Smaller dogs are more likely to behave badly

I am reading the summary of a study which was published 2013 about the behaviour of dogs in relation to their size and the shape of their skull. There is also a relationship between behaviour and body weight.

The researchers looked at 36 behavioural traits of companion dogs of 49 different dog breeds. They used a questionnaire by which I mean they sent questionnaires to the dog owners. The number of dogs in the survey was 8,301.

Small dogs are more likely to have negative behavioural traits according to this study
Small dogs are more likely to have negative behavioural traits according to this study. Image: MikeB (Canva).

They gathered information about the head shape, height and body weight of the dogs in the survey which they cross-referenced to 33 different behavioural traits to see whether there was any connection between behaviour and these dogs’ physical attributes.

Connection between certain physical attributes and behaviour

And they found a correlation. For example, they said that the “breed average height showed strongly significant inverse relationships with mounting persons or objects, touch sensitivity, urination when left alone, dog-directed fear, separation-related problems, non-social fear, defecation when left alone, owner-directed aggression, begging for food, urine marking and attachment/attention-seeking”. A lot of negative behavioural traits.

The phrase “inverse relationship” in this context, means that as the dogs became smaller these negative behavioural traits became more obvious. So, to put it another way, a smaller dog is more likely to hump your leg then a larger dog. Or a smaller dog is more likely to urine-mark or demonstrate problems of separation anxiety. And conversely, the larger the dogs the less commonplace were these traits.

In short, they said that “across the breeds, behaviour becomes more problematic as height decreases”.

And they found a connection between allogrooming, which means one dog grooming another, and the shape of the dog’s head i.e. the ratio of skull width to skull length, combined with the size of the dog. In other words, a dog with a round head and a small size is more likely to groom another dog compared to a larger dog with a more elongated head. That is my interpretation of this study’s summary.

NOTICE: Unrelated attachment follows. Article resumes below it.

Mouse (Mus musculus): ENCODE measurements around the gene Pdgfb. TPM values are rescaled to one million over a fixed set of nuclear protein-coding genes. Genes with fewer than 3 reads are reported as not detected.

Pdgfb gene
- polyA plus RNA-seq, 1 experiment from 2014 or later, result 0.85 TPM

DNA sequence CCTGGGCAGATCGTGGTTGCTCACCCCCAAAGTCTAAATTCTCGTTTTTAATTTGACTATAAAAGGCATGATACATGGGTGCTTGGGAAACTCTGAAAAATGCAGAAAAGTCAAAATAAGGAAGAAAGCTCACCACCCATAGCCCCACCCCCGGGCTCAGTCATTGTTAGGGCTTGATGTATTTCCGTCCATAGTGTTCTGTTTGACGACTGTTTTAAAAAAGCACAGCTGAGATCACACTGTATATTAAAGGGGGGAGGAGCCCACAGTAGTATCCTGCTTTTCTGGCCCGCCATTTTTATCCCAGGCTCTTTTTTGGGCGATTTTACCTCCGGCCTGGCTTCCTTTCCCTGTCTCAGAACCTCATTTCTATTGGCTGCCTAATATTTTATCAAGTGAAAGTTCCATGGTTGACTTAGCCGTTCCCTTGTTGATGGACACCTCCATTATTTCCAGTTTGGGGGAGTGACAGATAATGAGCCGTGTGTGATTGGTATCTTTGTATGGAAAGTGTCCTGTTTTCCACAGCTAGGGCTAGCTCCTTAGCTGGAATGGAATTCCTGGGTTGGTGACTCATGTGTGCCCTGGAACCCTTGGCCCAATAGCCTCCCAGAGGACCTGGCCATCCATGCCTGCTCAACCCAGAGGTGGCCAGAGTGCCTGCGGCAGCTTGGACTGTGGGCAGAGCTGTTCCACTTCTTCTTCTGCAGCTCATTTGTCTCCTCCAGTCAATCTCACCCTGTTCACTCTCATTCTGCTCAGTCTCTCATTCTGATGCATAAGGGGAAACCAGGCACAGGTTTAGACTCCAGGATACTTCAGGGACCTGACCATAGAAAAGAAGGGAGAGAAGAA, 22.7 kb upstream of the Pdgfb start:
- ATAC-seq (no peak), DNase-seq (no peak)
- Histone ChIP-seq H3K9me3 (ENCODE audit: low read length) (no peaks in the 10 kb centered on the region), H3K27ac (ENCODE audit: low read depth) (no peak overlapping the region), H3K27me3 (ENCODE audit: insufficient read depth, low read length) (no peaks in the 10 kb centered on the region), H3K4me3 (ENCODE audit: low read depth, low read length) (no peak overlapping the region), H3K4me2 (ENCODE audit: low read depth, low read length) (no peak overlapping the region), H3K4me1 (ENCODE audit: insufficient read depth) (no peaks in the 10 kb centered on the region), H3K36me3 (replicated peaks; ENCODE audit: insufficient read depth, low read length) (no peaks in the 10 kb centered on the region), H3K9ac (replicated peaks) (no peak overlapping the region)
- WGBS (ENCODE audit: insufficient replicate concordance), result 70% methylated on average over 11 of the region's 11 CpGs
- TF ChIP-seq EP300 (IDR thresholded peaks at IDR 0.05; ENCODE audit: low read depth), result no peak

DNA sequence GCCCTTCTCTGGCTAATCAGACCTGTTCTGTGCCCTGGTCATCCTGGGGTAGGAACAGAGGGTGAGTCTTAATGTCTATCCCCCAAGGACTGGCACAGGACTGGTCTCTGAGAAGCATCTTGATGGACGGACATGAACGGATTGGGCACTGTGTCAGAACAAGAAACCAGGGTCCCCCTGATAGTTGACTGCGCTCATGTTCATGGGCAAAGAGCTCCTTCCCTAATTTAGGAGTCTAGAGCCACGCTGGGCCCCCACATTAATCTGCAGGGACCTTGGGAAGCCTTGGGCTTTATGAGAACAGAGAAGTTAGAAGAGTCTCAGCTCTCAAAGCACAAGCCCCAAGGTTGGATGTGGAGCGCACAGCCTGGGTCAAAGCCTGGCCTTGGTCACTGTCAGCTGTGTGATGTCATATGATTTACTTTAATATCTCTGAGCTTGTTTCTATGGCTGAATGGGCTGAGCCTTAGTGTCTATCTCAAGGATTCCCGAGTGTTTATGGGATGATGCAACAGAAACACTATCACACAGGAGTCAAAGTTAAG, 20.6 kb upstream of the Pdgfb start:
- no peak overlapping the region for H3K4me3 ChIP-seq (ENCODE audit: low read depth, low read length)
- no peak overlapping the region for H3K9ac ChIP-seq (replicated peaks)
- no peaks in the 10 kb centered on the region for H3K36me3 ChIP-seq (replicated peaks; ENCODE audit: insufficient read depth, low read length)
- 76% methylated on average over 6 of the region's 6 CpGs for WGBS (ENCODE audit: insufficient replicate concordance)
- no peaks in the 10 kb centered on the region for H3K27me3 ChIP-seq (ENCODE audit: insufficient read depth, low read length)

Finally, if a dog has a rounded head, they were more likely to autogroom which means self-groom. And these dogs with this particular head shape were less likely to chase i.e. they had a “negative relationship with chasing”.

The study scientists concluded that their research “demonstrates how aspects of [the ratio of skull width to skull length] and therefore brain shape, body weight and height varies in line with their behaviour. That means that they are connected. The behaviour varies as these aspects of the dog’s anatomy varies. They did not delve into the significance of these associations!

It would be wonderful if somebody commented on this study! I will leave comments open to see whether I can attract some because I would like to hear from people with small dogs and big dogs.

Why dogs hump their owners’ legs

As a postscript, it may interest some people to understand why a dog wishes to hump their owner’s leg or some other object. Clearly, dogs become frustrated because they don’t have the opportunity to encounter bitches on heat. That’s the first problem. Secondly, because the dog is socialised to people and is particularly connected to their owner, the dog is a kind of mental hybrid seeing their owner as a dog. But the owner does not give off the kind of erotic fragrance that other dogs deliver and therefore normally the dog companion doesn’t hump their owner’s leg but sometimes due, as mentioned, to frustration it happens. And the study found that smaller dogs were more likely to behave like this.

Why smaller dogs behave less well

I have a thought on the reason why smaller dogs behave badly compared to larger dogs it is probably to do with the fact that they are more fearful. They live in this human environment/world where they are living with giants in effect and this might make them feel insecure. The insecurity brings out the worst in them through anxiety. That is my initial thought on this matter.

Link to study:

Leave a Comment

Two useful tags. Click either to see the articles: Speciesism - 'them and us' | Cruelty - always shameful Note: I will donate 10 cents to an animal charity for every comment made over the next three months on pages where comments can be made.
follow it link and logo

Note: sources for news articles are carefully selected but the news is often not independently verified.

At heart this site is about ANTHROPOCENTRISM meaning a human-centric world.

Post Category: Dogs > dog behaviour